Here enters Bryan, into this gloomy scenario.
With his arrival, many of us may feel that our existence has been recognised. Many of us may feel that we have finally been accepted into that advanced world we aspire to be a part of. Bryan may have instilled some amount of self confidence in us. But all this, I must clarify, may only be felt by those who know about Bryan and are familiar with his music. For those who don’t know the singer, like the spokesperson of Kathmandu valley police who thought Shree Bryan Adams was a “British national” and a “band but not a person” all these things may not matter much.
[The article in print version introduced Nilesh Joshi as singer of the band Cobweb. He is not. He plays bass guitar for the band.]
10 responses to “Bryan Adams in Kathmandu: What Does That Mean to Nepal”
Nice article…..events like this create a lot of opportunities of the poverished nation of ours.
I acknowledge that many of people enjoyed the Bryan Adams in concert. After all it was history in making: an international performer for the first time in Nepal. But reading about such greed and so much money that exchanged hands, it gets you thinking whether not it was even worth the haggle. I’m sure Bryan was elated to have such an enthusiastic crowd but perhaps after reading about the dirty politics to host him, Adams and stars of his stature will think twice about entertaining the Nepali elites.
It’s a Nepali when leaves own country and lives in other’s for some months, forgets own language and starts twisting own tongue to speak Nepali. It’a not bad when Bryan comes to Kathmandu for a function but at the same time do we respect and love our own singers in the same way? Do you ever listen a Nepali song? If you do it’s ok, but if you do not, then are you a Nepali?
I do not say we have to hate weatern music, but love your own cultures. The world knows us as Nepalis leaving in the foothills of Himalayas. We may be economically poor but we are rich in hearts and cultures. Preserve it, do not be happy in other’s cultues but be happy with your own. If a Nepali is dying he/she will say pani and not water. You all have enjoyed Bryan’s concert whole heartedly, it’s good but do not forget ours.
I really appreciate Om. Being a Nepali you must love yours first.
It is absurd that the blogger giving credit to Giriza Koirala. In fact mojority of the concertgoers do not believe it. The fact is, Nepalese already started listening Bryan Adams and Western music well before so called democracy of Giriza. I started listening to him in mid 80’s. There were no restriction in listening to western musing and learning English then. Giriza can be given credit for forcing people to go abroad because of his misgovernance , corruption and party-centric politics and make people like Bryan Adams concertgoers frustrated to their own country and abandon the country which led more connection to the rest of the world. These politicians have nothing to do with this concert. Please , do not misled people. People are well aware of what is going on.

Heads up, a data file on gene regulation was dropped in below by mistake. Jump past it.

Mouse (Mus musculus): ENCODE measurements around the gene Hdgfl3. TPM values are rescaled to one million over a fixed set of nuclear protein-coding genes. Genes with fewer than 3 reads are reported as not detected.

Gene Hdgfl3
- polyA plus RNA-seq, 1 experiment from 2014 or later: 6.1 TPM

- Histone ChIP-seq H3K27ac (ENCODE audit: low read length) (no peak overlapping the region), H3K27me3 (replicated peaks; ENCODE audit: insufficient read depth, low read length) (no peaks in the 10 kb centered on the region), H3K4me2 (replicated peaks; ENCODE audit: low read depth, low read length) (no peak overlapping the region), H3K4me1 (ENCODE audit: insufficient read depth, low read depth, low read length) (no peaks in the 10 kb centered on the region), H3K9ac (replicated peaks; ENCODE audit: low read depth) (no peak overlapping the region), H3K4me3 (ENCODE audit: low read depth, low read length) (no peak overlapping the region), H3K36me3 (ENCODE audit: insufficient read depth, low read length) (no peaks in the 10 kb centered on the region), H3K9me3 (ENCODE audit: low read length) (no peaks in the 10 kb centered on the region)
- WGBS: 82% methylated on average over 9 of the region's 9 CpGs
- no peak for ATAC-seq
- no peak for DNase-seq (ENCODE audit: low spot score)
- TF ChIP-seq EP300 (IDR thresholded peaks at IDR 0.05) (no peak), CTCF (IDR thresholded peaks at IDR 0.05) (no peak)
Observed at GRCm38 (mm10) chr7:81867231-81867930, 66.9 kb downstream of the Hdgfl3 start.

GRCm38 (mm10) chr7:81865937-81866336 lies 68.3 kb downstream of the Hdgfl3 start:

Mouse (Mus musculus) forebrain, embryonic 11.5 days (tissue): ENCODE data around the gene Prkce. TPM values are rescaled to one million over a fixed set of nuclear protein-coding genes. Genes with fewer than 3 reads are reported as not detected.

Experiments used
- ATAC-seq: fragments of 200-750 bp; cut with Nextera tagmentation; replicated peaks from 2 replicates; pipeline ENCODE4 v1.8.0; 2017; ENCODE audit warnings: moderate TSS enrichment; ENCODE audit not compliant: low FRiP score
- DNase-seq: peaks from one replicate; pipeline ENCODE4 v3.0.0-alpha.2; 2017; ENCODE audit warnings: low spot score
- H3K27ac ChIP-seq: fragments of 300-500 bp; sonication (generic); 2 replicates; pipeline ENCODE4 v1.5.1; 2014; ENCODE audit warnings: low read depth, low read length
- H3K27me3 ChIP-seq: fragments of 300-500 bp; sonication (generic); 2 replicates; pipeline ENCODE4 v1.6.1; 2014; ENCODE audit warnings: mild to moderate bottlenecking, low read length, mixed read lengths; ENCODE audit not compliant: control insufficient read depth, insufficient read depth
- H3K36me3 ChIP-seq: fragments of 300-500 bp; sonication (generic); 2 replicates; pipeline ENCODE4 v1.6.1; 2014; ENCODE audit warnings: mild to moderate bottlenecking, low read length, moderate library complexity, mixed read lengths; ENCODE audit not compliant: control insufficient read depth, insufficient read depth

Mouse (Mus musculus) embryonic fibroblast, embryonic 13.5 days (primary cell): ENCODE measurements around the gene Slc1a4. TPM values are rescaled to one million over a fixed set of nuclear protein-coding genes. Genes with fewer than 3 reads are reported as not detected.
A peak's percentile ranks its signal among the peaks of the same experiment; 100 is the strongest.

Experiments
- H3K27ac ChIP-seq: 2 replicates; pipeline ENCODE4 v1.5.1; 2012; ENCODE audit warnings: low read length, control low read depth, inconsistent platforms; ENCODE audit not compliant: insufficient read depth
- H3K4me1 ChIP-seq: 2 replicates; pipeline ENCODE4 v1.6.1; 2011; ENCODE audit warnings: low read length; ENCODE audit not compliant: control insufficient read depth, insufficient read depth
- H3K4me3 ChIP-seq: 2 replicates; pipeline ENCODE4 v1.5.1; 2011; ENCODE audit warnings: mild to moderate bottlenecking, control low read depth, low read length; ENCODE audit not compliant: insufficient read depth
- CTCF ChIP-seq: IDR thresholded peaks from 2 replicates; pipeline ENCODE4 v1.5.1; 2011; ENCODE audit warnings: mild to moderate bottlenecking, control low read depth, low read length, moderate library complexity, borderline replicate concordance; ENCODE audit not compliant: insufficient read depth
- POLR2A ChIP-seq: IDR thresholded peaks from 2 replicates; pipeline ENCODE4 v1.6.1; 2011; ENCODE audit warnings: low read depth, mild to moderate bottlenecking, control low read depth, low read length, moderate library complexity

mr om, i/we know measuring index of the economy but why do u say u r yourself poor? thus the most DAS mentality, poor mentalioty. u/we nepali r not reach in heart… how do u measure of the richness of heart??? dod u forget of pashupati scandal…. cultures can be of multi- diversed but cant be rich or poor untill u/we have a system of controlling the politiocal hounds thgat they r making the worst cuture………if u think as a blobal phenomenon, ofcouirse we giot to do our for survival, but global concept that is with u seems scanty….
Mr. kumar..I could not figure out what u r trying to say to Mr. Om but.i really appreciate and agree with Mr . Om’s view about nepalese being rich in heart and culture . And also there is nothing wrong with acknowledging the fact that we are economically poor . Until and unless we accept our weakness whole heartedly and try to mitigate it, we will never be able to progrss. Just acting like nothing is wrong dosnt make everything right.
I also do not deny the fact that some nepalese heart has been polluted by the sense of monetary benefit and so on . But i truly, at the same time, believe that nepalese are known for their rich heart and culture and we should remain thus forever..
Dinesh, thanks for the article, which explores such a concert from many angles, including a critical one!
I clicked the image, and it gave me a page of Dhoom too.
haven’t read the article though 😛
more after reading the article.
Mr. Kumar, Why do you want to hide yourself when others are seeing you? Better realised yourself, who you are and what is your situation, then only you can succeed. What is wrong in saying ‘we are poor economically’? It’s the fact, but you can be economically rich once you understand your causes of poorness and fight against them.
This situation in Nepal is due to your political leaders. They take Nepal as a CASINO and these corrupted leaders are the winners. But what I say is you(Nepalis People) must be the winners. These so called leaders are DEVASTATING Nepal and Nepalis’ Cultures. So wake up and fight for Nepal and not for political party and its leaders.